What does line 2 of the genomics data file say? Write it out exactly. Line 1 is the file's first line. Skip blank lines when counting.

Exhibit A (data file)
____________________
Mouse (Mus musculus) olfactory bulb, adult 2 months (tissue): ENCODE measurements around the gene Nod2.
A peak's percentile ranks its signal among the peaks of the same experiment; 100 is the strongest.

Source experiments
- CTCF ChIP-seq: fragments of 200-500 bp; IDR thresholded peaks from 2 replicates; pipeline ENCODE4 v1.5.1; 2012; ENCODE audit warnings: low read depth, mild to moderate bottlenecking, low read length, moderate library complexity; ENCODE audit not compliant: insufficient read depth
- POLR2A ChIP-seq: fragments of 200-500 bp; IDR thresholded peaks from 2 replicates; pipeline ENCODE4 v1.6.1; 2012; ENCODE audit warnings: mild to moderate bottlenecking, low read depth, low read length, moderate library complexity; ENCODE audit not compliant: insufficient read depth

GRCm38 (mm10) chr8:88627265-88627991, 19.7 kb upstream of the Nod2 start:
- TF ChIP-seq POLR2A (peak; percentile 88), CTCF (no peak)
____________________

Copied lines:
A peak's percentile ranks its signal among the peaks of the same experiment; 100 is the strongest.